The embrace of youth-friendly streaming platforms is something the Japanese industry has been hesitant to do.

Jun Morikawa, an editor at Newspicks, agrees with the streaming approach. “The Japanese mindset is all about how to maintain the domestic market, or even when they go overseas, they usually see only niche markets.” Morikawa thinks some of the biggest lessons Japanese companies and artists could take from 88rising is understanding an artist’s strong points and knowing the audience.

“The most important part is you need to know how to deliver the music to the right people. Spotify, Instagram, Youtube … it’s not just about posting new videos. Even if your music is good, that’s just 20 percent. The other 80 percent is really important, team building and so on.”

Miyashiro says artists across Asia have been reaching out to his company recently, but how about Japan?

“I would say less than other countries,” he says. “I’m here now but I don’t have any artists identified per se. Whereas in other countries we are already working with multiple artists.”

While 88rising has collaborated with a variety of Japanese acts since launching, including big names such as Miyavi and Verbal, Miyashiro admits he is still learning about the country’s musical community, though he is increasingly curious. Before speaking with The Japan Times, he sat down with popstar-turned-rapper Sky-Hi for a video interview. Throughout, Miyashiro asks questions about his music and the hip-hop community at large, carrying over after the cameras stop.

He’s still trying to figure out what a global Japanese star might look like. They certainly could come from a hip-hop background — Kohh earns high praise throughout our talk (“I’m not sure what his team structure is or whatever, but you know he certainly has the goods to be huge in America”) — but it isn’t limited to that. In particular, Miyashiro talks glowingly about city pop, the 1980s born funk-meets-jazz genre defining the bubble economy years (his company has uploaded videos of older songs to its channel). He says future songs on 88rising compilations will draw from the style and he hopes to legally sample city pop songs in the future, getting especially animated when imagining somehow incorporating Mariya Takeuchi’s YouTube hit “Plastic Love” into rap. But the exact form remains to be seen.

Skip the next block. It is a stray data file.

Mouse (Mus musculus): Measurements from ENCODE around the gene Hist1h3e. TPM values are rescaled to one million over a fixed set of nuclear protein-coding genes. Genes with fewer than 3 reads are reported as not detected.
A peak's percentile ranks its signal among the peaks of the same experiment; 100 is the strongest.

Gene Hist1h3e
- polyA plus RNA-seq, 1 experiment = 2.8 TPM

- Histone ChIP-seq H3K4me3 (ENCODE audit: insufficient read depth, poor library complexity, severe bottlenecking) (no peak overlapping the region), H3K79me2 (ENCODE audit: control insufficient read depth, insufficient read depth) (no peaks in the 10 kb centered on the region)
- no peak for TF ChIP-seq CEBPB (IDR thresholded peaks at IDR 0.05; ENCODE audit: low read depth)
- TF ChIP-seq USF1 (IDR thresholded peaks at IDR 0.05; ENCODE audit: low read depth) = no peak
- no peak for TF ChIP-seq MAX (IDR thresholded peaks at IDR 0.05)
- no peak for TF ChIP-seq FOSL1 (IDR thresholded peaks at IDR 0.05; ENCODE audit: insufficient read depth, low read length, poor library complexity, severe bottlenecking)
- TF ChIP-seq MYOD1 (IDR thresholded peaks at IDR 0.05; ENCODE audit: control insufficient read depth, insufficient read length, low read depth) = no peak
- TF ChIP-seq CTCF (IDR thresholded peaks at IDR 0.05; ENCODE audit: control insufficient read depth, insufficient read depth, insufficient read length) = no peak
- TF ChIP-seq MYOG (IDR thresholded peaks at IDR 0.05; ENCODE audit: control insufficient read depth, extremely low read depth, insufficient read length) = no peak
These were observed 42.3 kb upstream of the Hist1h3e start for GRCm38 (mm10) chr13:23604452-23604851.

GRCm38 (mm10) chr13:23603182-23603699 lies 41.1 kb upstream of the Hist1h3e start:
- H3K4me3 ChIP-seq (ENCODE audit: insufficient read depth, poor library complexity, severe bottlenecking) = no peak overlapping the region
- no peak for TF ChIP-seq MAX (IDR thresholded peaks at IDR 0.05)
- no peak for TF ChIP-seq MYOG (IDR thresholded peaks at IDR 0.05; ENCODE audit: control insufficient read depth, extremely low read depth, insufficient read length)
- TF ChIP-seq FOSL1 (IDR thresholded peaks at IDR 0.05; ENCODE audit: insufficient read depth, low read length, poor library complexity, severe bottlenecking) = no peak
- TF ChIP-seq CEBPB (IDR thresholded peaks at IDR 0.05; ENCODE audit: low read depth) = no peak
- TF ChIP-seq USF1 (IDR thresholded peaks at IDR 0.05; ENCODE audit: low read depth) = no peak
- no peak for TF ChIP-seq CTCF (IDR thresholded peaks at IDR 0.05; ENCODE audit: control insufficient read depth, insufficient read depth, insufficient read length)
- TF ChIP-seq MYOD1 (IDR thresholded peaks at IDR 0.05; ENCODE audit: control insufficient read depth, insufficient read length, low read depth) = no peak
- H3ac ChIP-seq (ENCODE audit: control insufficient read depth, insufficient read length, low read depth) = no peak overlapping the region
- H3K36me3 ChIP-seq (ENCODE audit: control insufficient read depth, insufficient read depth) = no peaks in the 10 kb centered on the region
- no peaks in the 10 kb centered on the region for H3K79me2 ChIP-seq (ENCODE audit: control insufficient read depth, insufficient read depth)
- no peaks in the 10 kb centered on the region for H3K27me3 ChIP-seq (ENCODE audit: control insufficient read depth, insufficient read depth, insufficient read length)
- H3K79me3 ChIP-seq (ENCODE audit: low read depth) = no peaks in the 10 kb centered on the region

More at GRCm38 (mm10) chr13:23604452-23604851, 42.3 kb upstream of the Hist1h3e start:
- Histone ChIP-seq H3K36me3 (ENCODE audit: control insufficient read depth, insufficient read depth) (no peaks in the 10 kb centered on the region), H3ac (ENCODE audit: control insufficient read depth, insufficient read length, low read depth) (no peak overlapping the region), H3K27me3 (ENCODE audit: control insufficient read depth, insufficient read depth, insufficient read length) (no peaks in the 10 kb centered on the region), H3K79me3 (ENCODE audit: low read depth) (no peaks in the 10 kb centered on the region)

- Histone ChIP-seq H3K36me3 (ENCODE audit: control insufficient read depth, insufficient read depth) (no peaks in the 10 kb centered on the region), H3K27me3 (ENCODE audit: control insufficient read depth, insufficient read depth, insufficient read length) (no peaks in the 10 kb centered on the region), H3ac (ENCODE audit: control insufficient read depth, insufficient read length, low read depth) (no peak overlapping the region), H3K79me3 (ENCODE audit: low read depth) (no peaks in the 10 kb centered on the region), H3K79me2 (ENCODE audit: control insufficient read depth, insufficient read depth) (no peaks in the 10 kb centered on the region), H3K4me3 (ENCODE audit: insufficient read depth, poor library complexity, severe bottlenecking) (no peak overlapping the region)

“If we could come together and create a Japanese global phenomenon, much like BTS and all these other people that are happening, (that) would be amazing,” he says. “If it’s a girl band, a boy band, a rapper, I don’t know what it is at the moment … but we’re going to try.”

Three Japanese hip-hop acts to watch out for

88rising founder Sean Miyashiro hopes to give more attention to Japanese artists on the global stage. Given his company’s preference for hip-hop, The Japan Times decided to highlight three young rappers in the country we think are worth checking out. The next viral sensation? You never know.

Normcore Boyz
This collective of young rappers has rocketed up from the corners of SoundCloud and is starting to get buzz from bigger forces in the music industry. They’re getting attention for their Atlanta-inspired tunes, but work best when they’re sentimental or going full J-pop. They even released an authentic Christmas song.

Haruruinu Love Dog Tenshi
Women trying to navigate Japan’s rap community have often adopted a “whisper rap” style to stand out from their gruffer male counterparts. and Haruruinu Love Dog Tenshi’s understated delivery to consistently surprises. Her late-2018 debut, “Lost Lost Lust Dream,” features steely tracks in which her voice sounds downright intimidating, but the moments of pop release are what’s particularly catchy.

Sleet Mage
Japanese artists have really taken to SoundCloud rap, a sub-section of hip-hop that borrows a sad-boy vibe from 2000s emo. Sapporo’s Sleet Mage does it better than most, mostly by putting his spin on downcast tracks that feel intimately closer to the drama of a J-rock stadium act like Glay.
Patrick St. Michel

For more information on 88rising, visit www.88rising.com.